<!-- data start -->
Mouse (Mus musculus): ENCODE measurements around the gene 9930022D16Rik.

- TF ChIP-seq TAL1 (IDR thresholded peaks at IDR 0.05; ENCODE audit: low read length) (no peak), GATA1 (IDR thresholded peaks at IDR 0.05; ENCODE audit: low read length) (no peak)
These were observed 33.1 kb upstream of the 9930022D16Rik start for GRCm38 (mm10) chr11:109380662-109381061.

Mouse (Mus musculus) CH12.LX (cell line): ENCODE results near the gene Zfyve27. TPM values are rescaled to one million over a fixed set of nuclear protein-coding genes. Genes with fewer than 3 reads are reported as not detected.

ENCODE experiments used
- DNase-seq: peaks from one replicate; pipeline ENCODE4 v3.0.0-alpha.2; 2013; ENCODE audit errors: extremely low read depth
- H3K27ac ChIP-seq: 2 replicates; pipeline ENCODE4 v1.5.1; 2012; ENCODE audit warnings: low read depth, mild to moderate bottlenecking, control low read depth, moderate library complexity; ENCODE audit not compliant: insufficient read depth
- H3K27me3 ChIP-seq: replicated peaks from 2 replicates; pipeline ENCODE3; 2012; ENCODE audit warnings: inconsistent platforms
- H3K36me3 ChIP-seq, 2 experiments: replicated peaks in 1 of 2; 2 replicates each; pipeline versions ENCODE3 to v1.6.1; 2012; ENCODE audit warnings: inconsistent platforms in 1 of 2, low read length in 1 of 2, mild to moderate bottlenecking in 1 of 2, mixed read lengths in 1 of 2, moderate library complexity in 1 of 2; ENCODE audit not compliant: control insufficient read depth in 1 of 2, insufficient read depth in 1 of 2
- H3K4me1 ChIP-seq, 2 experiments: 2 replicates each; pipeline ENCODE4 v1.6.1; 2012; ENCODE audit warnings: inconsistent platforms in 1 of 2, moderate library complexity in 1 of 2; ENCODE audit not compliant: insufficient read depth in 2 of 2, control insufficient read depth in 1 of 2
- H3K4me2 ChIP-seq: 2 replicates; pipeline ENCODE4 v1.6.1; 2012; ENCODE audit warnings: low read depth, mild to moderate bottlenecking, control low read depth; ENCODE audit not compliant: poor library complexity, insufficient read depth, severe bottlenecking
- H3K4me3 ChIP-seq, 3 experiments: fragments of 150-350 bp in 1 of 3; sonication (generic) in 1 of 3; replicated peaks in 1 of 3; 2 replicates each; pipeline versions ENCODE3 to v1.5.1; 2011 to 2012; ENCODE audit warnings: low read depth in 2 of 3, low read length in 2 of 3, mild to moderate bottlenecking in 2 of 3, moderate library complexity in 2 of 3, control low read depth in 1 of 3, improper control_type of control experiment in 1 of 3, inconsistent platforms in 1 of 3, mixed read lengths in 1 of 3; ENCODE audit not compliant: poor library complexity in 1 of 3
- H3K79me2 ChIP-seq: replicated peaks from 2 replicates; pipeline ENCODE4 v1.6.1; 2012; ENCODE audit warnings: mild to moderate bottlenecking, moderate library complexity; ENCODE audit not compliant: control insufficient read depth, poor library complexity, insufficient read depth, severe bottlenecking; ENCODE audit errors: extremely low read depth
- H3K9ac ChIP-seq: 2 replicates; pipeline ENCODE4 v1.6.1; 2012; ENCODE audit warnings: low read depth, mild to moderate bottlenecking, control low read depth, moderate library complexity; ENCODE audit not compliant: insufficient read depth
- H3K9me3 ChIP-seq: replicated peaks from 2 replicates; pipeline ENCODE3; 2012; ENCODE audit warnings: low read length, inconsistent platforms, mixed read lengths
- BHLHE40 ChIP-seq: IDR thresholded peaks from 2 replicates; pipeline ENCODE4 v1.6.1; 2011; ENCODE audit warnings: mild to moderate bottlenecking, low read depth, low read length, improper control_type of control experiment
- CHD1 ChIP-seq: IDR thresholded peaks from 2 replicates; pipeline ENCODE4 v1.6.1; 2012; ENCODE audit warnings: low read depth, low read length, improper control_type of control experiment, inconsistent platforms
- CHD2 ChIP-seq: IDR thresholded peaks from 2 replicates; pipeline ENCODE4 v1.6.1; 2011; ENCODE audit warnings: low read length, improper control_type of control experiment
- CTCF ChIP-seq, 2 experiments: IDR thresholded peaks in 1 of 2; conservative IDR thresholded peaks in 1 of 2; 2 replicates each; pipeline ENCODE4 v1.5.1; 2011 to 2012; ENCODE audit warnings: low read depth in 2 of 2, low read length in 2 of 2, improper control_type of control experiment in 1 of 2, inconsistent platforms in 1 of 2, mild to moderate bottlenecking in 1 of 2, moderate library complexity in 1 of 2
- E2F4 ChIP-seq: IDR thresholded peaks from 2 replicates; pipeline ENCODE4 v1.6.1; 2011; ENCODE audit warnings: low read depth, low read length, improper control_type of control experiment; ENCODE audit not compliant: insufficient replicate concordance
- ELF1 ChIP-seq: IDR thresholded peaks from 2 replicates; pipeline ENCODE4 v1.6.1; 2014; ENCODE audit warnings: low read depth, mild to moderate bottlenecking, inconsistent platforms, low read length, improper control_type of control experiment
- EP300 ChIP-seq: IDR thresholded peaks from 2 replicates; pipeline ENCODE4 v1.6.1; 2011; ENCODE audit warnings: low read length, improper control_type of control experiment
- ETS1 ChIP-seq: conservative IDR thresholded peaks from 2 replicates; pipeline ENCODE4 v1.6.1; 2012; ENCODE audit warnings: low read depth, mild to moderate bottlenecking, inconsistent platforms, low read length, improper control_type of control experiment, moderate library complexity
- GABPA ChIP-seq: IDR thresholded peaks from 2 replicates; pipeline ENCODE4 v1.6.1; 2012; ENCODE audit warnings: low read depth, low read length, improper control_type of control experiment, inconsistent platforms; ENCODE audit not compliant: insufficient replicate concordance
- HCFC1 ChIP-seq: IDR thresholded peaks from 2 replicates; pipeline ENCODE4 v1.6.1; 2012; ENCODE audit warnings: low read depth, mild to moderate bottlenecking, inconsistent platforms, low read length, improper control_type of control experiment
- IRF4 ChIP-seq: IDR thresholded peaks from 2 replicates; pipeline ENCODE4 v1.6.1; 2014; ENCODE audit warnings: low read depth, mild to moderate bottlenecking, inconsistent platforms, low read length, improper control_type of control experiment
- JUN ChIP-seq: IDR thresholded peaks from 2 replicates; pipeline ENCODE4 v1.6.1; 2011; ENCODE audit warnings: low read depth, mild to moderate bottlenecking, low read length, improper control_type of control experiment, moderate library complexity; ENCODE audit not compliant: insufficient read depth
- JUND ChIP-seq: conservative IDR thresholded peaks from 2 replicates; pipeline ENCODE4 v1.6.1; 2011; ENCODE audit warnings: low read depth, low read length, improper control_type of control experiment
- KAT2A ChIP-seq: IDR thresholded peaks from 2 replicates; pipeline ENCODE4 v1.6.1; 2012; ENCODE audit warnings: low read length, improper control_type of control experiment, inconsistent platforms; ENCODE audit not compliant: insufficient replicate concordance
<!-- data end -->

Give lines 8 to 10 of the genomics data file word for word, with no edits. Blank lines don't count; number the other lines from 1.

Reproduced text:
- H3K27me3 ChIP-seq: replicated peaks from 2 replicates; pipeline ENCODE3; 2012; ENCODE audit warnings: inconsistent platforms
- H3K36me3 ChIP-seq, 2 experiments: replicated peaks in 1 of 2; 2 replicates each; pipeline versions ENCODE3 to v1.6.1; 2012; ENCODE audit warnings: inconsistent platforms in 1 of 2, low read length in 1 of 2, mild to moderate bottlenecking in 1 of 2, mixed read lengths in 1 of 2, moderate library complexity in 1 of 2; ENCODE audit not compliant: control insufficient read depth in 1 of 2, insufficient read depth in 1 of 2
- H3K4me1 ChIP-seq, 2 experiments: 2 replicates each; pipeline ENCODE4 v1.6.1; 2012; ENCODE audit warnings: inconsistent platforms in 1 of 2, moderate library complexity in 1 of 2; ENCODE audit not compliant: insufficient read depth in 2 of 2, control insufficient read depth in 1 of 2